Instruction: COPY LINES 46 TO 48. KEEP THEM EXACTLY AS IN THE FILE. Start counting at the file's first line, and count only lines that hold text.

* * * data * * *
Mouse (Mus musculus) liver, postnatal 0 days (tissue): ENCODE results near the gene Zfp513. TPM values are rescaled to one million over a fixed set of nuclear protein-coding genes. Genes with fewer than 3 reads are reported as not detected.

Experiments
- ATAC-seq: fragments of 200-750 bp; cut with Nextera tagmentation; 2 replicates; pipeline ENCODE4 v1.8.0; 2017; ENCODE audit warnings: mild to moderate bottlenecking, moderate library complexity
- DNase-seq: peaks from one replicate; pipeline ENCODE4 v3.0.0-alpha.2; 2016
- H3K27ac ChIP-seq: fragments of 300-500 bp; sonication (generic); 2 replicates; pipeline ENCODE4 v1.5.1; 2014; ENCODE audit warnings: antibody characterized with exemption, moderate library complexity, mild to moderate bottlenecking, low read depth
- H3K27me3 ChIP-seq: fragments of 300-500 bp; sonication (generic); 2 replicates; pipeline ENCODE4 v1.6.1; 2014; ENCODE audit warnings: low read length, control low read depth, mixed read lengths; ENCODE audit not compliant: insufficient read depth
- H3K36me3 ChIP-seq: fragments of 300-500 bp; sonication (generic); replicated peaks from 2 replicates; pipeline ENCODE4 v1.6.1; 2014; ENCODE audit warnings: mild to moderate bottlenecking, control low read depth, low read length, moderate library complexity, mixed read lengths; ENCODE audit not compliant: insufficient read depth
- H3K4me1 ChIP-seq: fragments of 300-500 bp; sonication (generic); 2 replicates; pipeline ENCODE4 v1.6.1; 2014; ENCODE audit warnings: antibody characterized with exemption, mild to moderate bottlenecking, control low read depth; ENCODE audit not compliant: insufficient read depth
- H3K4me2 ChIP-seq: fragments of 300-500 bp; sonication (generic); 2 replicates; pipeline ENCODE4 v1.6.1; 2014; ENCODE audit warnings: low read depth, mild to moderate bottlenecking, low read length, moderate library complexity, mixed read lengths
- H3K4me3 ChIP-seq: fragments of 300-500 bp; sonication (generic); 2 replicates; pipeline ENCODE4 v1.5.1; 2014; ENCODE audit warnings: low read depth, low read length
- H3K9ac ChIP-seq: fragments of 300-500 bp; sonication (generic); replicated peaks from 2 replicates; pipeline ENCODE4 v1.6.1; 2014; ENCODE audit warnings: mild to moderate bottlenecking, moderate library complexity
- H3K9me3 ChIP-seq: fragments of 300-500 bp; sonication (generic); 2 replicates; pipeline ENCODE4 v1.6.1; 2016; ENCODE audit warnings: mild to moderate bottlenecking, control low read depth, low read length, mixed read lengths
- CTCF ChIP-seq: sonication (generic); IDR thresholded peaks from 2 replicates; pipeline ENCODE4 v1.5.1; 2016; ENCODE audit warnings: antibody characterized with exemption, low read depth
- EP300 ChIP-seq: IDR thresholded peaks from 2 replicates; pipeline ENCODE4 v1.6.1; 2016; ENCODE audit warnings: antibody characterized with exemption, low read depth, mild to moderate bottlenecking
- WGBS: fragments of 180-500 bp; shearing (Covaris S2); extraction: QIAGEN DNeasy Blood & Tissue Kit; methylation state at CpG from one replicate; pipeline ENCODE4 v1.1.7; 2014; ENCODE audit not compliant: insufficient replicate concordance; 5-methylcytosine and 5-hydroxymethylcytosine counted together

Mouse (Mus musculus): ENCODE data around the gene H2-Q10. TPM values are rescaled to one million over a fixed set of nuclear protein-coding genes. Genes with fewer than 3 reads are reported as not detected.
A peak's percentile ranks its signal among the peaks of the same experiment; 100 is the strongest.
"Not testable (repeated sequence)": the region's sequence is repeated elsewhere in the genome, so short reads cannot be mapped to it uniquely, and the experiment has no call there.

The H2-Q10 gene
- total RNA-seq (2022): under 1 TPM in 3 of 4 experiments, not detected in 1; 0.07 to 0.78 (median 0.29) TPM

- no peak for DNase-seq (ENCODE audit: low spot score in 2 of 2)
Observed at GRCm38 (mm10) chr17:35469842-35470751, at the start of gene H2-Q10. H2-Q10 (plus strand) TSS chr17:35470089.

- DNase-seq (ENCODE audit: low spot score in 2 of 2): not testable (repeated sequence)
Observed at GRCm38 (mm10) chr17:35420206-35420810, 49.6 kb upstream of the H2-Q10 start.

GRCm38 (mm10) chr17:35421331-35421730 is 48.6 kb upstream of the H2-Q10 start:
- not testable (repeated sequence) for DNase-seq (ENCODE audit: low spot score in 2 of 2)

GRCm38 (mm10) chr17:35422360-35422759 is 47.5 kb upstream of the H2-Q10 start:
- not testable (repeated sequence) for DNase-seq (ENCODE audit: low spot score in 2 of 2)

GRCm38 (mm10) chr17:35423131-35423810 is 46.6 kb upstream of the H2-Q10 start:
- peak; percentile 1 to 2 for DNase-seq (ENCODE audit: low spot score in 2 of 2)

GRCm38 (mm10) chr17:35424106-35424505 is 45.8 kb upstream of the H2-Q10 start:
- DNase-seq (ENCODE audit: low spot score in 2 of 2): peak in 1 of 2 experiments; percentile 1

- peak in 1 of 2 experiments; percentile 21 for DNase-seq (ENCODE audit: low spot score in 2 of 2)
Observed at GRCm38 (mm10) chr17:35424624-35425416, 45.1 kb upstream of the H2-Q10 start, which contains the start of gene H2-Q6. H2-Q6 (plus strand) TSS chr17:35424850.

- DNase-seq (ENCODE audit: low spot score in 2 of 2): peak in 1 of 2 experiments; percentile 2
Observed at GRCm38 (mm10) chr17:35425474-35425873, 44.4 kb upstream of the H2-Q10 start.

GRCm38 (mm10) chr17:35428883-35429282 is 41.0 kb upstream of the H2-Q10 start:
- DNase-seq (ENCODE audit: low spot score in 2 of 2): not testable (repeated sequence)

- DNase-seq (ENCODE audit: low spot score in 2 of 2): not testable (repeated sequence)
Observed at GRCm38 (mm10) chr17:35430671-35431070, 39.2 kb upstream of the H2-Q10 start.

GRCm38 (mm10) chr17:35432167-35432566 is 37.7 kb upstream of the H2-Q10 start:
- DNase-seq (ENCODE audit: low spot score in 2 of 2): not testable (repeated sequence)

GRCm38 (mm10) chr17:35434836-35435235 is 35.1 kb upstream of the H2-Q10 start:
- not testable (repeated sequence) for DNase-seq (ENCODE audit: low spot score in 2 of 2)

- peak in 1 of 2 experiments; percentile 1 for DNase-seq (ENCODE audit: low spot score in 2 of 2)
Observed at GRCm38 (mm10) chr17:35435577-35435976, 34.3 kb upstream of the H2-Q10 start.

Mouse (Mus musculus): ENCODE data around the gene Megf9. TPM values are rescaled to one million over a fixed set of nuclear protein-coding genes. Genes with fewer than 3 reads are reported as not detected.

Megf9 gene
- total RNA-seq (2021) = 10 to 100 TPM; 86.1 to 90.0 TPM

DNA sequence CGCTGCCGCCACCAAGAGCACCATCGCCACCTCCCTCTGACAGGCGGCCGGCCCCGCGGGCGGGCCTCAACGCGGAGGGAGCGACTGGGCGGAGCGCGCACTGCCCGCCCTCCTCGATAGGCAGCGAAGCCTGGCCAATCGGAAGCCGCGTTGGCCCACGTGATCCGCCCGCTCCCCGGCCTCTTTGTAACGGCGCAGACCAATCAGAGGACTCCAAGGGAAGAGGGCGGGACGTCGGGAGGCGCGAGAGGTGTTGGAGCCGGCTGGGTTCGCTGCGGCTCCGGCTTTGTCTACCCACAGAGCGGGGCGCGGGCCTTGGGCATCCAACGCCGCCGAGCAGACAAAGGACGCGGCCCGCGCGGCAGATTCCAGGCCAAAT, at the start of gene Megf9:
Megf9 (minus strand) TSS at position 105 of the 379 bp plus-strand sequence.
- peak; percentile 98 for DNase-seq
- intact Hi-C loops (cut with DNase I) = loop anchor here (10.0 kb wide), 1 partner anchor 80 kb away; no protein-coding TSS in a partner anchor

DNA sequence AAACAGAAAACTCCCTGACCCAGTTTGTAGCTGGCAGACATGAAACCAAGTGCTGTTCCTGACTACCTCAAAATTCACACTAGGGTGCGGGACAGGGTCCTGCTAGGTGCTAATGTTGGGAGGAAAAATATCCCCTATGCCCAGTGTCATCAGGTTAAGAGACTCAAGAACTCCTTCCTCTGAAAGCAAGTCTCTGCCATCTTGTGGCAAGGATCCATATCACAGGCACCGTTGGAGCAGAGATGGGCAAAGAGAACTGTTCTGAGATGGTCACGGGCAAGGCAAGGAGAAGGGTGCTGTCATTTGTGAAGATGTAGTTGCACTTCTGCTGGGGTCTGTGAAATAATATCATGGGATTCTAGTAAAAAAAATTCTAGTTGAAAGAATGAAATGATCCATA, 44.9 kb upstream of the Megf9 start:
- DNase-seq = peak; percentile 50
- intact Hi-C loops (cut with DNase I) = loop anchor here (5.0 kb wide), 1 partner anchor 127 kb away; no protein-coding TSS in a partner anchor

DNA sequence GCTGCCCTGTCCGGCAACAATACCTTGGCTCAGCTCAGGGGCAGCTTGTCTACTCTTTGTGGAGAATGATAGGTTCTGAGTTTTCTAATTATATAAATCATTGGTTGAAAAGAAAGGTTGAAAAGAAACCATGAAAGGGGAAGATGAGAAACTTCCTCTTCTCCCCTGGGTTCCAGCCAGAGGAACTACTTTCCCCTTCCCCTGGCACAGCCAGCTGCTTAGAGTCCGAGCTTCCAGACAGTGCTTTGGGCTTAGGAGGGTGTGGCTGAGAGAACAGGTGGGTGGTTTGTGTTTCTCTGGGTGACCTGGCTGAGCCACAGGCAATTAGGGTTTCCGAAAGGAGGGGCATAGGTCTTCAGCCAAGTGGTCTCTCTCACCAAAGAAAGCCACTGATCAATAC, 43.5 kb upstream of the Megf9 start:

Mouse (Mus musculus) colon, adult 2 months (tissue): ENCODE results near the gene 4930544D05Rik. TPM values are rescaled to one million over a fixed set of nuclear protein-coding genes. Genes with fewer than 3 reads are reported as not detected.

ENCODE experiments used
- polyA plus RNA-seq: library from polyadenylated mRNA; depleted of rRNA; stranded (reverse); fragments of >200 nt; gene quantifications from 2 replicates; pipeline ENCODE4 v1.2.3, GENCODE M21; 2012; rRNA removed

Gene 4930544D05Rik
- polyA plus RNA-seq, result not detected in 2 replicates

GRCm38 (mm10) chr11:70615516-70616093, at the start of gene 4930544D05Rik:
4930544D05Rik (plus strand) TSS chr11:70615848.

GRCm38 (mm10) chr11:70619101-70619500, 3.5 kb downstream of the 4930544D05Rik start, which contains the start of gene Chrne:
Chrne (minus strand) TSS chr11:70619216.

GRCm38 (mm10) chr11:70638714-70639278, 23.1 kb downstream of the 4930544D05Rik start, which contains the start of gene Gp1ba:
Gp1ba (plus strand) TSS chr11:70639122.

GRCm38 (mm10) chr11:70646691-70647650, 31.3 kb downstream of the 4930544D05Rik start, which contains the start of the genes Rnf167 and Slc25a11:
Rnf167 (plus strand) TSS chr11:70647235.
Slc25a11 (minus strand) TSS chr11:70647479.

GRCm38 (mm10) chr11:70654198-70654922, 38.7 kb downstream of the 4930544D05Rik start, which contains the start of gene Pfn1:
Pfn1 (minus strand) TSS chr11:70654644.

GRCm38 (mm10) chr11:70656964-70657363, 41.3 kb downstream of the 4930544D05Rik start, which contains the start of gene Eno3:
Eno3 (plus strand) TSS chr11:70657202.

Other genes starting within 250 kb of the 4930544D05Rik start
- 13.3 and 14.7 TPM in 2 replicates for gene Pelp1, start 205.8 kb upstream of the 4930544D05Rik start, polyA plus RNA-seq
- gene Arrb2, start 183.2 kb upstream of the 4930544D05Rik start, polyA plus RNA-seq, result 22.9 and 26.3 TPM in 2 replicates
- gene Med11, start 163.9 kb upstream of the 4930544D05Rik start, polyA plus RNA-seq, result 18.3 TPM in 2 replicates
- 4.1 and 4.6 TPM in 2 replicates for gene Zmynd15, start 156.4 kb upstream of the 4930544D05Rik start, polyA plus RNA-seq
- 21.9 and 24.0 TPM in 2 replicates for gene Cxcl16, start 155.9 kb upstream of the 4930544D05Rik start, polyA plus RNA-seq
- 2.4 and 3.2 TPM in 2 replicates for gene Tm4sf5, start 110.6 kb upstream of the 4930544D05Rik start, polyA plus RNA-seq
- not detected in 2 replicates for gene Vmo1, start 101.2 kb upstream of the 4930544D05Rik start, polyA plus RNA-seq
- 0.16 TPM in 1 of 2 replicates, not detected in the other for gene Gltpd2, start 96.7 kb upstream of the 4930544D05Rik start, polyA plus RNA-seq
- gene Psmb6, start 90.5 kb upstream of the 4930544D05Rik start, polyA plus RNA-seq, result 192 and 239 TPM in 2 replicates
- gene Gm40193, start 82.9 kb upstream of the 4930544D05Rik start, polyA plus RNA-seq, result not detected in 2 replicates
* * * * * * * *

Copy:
Observed at GRCm38 (mm10) chr17:35435577-35435976, 34.3 kb upstream of the H2-Q10 start.

Mouse (Mus musculus): ENCODE data around the gene Megf9. TPM values are rescaled to one million over a fixed set of nuclear protein-coding genes. Genes with fewer than 3 reads are reported as not detected.

Megf9 gene